A good deal

Bucksport town councilors recently voted unanimously to provide significant financial assistance to Whole Oceans, LLC in support of plans to build a land-based Atlantic salmon aquaculture project on the former Verso Paper Co. site. Their action designated the newly acquired Whole Oceans property as a Municipal Development and Tax Increment Financing TIF District, which will allow for the sheltering of additional property taxes assessed on the estimated $189 million of infrastructure investments over the next 20 years.

The primary purpose of tax increment financing is to create new employment, improve and broaden the tax base and improve the general economy of the state. For the Whole Oceans project in Bucksport the TIF designation hits the mark. The project proposes to make substantial property and equipment investments on a site that presents the community with tough challenges and unique opportunities. New jobs will be created and a portion of the TIF revenues will fund Bucksport’s community-wide economic development efforts.

Even though the Maine TIF program was appropriately used in the Bucksport case, it is an economic tool with many serious flaws. By its design tax increment financing distorts state aid to local education, municipal revenue sharing and county tax assessments by fashioning a tax shift. In the case of the Bucksport/Whole Oceans project the shift over the 20-year term of the TIF is calculated to total $8.4 million. Communities using the TIF program should be sensitive to the secondary impacts on other communities. Municipalities should insist on transparency with documented evidence of a project’s public benefit and capacity to deliver on the statutory goals. We have seen enough TIF projects that were no more than an economic shakedown, pitting one community against its neighbor and used to extract a direct subsidy for the project developer without producing any lasting return to the citizens of the community.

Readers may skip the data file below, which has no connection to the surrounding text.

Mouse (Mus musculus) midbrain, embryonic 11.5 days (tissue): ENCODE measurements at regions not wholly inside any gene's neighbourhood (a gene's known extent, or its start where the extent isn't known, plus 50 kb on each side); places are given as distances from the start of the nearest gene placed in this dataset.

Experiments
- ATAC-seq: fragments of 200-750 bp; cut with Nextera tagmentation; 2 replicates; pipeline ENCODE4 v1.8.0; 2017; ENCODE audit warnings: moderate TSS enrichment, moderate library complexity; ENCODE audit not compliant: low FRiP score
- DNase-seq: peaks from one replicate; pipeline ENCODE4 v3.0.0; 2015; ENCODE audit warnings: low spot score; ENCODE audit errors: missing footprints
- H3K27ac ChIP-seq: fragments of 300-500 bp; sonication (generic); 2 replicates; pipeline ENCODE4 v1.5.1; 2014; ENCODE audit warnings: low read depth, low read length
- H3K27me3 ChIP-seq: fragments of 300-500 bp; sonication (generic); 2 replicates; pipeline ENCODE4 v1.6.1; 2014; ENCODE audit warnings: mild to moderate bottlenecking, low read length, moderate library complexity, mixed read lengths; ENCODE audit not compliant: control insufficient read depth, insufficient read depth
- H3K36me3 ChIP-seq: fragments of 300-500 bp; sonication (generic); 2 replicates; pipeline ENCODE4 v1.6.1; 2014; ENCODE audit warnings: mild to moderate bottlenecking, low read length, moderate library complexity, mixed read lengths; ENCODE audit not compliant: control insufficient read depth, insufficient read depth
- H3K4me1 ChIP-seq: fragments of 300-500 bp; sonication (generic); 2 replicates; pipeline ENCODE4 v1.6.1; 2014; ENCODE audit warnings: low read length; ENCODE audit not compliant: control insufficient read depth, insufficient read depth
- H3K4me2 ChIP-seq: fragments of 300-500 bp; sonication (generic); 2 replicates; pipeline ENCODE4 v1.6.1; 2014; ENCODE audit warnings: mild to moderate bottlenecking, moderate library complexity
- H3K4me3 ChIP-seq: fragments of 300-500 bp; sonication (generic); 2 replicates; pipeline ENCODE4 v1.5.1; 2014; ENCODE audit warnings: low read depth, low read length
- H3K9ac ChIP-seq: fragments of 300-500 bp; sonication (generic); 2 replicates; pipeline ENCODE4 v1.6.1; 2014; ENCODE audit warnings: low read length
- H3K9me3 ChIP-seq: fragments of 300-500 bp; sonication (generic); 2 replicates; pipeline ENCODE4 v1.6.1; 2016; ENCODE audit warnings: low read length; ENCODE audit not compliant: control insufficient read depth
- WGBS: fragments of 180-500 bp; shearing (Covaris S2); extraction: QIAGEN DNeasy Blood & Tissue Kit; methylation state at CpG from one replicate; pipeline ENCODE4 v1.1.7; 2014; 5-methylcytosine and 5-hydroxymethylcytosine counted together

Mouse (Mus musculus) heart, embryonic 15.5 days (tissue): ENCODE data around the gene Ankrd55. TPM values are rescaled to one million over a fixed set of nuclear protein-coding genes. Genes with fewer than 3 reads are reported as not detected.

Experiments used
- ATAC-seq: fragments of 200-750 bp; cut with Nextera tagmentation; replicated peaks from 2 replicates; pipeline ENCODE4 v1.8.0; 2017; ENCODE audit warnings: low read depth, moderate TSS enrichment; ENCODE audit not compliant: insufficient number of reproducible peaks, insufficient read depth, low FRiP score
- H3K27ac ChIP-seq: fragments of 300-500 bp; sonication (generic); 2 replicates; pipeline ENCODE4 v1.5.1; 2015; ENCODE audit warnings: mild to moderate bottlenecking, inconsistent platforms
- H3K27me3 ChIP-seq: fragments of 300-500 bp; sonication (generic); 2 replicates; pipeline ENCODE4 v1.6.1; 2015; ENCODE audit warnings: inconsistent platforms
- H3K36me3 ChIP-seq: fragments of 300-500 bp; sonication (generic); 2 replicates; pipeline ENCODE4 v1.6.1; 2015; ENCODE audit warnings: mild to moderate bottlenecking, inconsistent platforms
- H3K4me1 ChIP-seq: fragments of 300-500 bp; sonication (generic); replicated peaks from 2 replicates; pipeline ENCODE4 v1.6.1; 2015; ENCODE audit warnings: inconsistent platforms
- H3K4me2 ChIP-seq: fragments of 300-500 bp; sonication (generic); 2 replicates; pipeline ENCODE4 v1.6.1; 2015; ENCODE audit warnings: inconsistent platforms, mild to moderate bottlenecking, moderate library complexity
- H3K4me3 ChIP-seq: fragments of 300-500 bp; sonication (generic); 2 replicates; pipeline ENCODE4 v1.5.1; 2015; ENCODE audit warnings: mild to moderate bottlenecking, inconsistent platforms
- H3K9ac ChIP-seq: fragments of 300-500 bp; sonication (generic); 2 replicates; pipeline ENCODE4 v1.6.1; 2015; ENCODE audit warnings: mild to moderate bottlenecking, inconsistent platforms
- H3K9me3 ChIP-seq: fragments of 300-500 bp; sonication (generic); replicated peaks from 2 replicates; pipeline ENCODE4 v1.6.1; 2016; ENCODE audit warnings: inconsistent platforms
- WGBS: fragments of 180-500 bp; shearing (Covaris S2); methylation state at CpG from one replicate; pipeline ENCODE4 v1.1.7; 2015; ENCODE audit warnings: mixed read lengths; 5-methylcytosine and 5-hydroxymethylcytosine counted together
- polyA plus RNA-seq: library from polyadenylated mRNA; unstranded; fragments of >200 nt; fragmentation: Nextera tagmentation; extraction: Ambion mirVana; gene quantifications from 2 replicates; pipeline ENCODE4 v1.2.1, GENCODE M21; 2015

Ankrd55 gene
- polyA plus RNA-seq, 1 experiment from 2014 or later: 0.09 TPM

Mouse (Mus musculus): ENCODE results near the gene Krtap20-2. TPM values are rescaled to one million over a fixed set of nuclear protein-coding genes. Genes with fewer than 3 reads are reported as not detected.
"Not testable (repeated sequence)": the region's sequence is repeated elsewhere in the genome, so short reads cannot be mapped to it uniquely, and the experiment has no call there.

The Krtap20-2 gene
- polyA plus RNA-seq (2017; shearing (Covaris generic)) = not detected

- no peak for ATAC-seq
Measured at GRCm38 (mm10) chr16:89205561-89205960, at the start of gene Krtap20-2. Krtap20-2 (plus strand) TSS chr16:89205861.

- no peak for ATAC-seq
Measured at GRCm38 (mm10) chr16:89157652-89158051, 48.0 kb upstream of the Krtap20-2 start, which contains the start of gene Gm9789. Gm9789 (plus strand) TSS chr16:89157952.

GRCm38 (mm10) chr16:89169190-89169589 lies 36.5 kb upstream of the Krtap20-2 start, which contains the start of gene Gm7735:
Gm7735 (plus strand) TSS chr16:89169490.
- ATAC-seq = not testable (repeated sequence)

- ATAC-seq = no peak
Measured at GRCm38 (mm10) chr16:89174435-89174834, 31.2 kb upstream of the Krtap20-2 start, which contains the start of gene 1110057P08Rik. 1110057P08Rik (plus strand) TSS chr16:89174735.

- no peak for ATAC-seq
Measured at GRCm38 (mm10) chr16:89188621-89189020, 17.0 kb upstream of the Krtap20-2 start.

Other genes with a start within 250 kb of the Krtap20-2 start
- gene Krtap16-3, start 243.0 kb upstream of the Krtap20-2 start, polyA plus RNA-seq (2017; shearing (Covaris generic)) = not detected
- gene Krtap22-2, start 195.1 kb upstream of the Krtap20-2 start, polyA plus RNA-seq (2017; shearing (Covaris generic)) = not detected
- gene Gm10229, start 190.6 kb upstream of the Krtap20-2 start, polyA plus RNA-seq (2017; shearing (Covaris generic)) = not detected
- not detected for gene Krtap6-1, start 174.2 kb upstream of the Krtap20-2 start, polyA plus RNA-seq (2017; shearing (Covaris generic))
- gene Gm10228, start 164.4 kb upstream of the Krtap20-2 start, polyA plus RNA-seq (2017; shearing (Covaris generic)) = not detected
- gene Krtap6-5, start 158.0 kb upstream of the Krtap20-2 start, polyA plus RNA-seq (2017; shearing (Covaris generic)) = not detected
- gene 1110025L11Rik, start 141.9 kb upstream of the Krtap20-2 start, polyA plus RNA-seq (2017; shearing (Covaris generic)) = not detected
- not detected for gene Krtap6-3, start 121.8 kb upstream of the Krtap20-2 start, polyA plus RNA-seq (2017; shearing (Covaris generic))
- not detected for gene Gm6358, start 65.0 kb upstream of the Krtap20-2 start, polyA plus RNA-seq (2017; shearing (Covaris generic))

The four recommendations to improve TIFs in Maine outlined in the January 2018 Maine Law Review article titled “Tax Increment Financing in Maine” by Michael G. Walker are worth considering. They are:


  1. Limit the size of the TIF benefit that goes directly to the private developer and insist that a portion of the funds go to public infrastructure improvements.
  2. Shorten the allowable duration of TIF agreements.
  3. Mitigate the impact on surrounding communities.
  4. Leverage TIFs to achieve specific goals.

We congratulate Bucksport’s prudent and careful utilization of the TIF program while also encouraging legislators to consider making smart changes to the program.

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